Date of Award

6-2020

Document Type

Dissertation

Degree Name

Doctor of Philosophy (PhD)

Department

English

First Advisor

Theresa Kenney, Ph.D.

Second Advisor

Steven Stryer, Ph.d.

Third Advisor

David O. Davies, Ph.D.

Abstract

Despite the historical evidence that Jane Austen was a devout Anglican, many readers have nonetheless contended that her Christian faith does not truly inform her fiction. Even those who do identify Christian themes in her works tend to argue that her early three novels, of which Pride and Prejudice is one, have a lightness of theme and tone that Austen abandoned in favor of more serious and explicitly religious subjects for her final three novels. While critics have described Christian elements in Pride and Prejudice—such as the importance of repentance, humility, and forgiveness—none have yet made a prolonged study of the way these Christian ideas pervade, not simply punctuate, the narrative.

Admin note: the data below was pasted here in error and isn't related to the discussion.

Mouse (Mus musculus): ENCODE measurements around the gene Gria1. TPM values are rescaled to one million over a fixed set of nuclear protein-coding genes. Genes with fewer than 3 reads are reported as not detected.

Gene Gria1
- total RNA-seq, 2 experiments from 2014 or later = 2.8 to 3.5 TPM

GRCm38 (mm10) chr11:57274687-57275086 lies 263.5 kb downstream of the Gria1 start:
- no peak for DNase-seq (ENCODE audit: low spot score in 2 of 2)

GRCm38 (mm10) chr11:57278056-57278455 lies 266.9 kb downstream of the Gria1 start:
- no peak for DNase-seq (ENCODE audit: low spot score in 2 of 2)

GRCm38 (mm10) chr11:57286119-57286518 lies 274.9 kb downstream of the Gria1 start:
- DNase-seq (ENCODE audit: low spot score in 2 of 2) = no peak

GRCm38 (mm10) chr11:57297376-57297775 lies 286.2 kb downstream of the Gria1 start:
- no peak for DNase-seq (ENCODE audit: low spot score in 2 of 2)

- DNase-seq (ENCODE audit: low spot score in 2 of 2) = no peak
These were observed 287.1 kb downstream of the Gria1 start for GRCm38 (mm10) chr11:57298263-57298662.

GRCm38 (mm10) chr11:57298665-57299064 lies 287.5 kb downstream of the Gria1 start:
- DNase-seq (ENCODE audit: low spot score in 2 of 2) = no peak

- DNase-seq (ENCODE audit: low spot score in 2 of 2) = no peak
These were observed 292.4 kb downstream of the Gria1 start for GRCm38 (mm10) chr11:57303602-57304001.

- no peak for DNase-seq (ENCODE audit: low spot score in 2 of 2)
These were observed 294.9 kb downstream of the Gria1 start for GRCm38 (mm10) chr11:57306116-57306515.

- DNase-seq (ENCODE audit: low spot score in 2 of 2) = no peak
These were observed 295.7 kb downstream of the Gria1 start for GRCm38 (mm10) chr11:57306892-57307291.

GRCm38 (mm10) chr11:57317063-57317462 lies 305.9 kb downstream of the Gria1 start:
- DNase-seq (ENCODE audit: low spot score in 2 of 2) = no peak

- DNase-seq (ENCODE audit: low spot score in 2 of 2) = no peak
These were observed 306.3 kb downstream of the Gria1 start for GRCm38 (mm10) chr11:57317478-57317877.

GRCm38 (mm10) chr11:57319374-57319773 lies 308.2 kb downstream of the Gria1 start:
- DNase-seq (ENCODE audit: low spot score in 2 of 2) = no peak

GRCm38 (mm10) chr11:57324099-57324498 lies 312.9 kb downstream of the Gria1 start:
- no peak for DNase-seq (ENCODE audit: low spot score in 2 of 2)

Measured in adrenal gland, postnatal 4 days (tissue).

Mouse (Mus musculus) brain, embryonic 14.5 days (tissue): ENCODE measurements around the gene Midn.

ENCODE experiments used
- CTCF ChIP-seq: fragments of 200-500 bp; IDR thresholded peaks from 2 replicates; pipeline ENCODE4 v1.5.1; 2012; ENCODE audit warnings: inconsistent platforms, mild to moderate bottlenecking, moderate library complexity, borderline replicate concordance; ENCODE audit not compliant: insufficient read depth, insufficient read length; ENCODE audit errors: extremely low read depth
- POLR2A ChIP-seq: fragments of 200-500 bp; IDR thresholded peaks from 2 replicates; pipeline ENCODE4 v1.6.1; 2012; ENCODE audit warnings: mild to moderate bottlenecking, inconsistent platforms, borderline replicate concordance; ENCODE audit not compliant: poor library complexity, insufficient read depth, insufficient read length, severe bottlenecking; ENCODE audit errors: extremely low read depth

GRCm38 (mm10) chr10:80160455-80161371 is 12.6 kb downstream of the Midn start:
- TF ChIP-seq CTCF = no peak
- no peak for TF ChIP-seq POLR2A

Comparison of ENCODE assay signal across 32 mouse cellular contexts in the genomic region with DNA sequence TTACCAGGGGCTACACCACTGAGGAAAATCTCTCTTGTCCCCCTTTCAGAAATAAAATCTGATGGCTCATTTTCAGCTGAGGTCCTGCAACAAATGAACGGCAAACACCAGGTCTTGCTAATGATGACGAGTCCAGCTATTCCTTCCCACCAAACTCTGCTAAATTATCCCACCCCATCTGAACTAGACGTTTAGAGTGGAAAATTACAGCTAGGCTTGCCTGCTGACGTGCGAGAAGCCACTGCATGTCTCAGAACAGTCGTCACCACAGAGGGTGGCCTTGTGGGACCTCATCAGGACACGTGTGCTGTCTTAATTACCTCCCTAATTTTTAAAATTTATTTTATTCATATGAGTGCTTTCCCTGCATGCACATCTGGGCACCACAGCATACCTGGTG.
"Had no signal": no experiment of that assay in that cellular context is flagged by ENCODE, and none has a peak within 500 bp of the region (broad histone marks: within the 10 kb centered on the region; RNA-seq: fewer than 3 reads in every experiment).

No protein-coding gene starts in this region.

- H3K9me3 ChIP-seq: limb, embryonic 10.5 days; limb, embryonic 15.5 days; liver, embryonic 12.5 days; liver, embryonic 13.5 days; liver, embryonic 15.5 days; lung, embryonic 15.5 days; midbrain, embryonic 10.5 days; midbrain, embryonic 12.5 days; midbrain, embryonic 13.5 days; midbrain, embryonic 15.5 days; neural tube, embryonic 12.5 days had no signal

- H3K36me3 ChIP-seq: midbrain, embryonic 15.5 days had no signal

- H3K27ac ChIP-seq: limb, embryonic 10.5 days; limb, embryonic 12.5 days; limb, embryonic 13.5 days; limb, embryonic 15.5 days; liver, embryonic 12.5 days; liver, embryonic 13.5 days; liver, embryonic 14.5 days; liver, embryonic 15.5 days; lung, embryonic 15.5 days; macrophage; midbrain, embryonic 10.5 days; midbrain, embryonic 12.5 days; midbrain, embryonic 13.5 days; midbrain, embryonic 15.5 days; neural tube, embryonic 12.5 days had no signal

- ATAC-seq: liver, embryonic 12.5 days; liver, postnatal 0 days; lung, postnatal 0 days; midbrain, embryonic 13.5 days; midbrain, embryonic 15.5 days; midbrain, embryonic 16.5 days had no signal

In my dissertation, I argue that Pride and Prejudice is a fully Christian work because Austen’s moral concerns in the novel are fundamentally, if not explicitly, Christian. The novel is governed from beginning to end by several essential Christian virtues, the chief of which is charity, the queen of the theological virtues. In their different ways, both Elizabeth Bennet and Mr. Darcy must improve in Christian charity as a preparation for romantic love: she must learn to judge with charity, and he must learn to consider others’ needs ahead of his own. Charity is also key to Austen’s understanding of the happy ending which rewards her characters; she suggests that her characters can hope to achieve real happiness in proportion to their ability to love others unselfishly. Indeed, her idea that happiness consists in generous love is a reflection of her belief that the Christian’s ultimate happiness and reward is loving communion with God and the saints in heaven. Following charity, humility is also central to the novel’s Christian vision. Austen shows that this quintessentially Christian virtue must inform justice: only through the humble recognition of their own faults are the hero and heroine able to treat each other justly. Their humility also prepares them for gratitude and forgiveness, attitudes which are themselves the precursors to love.

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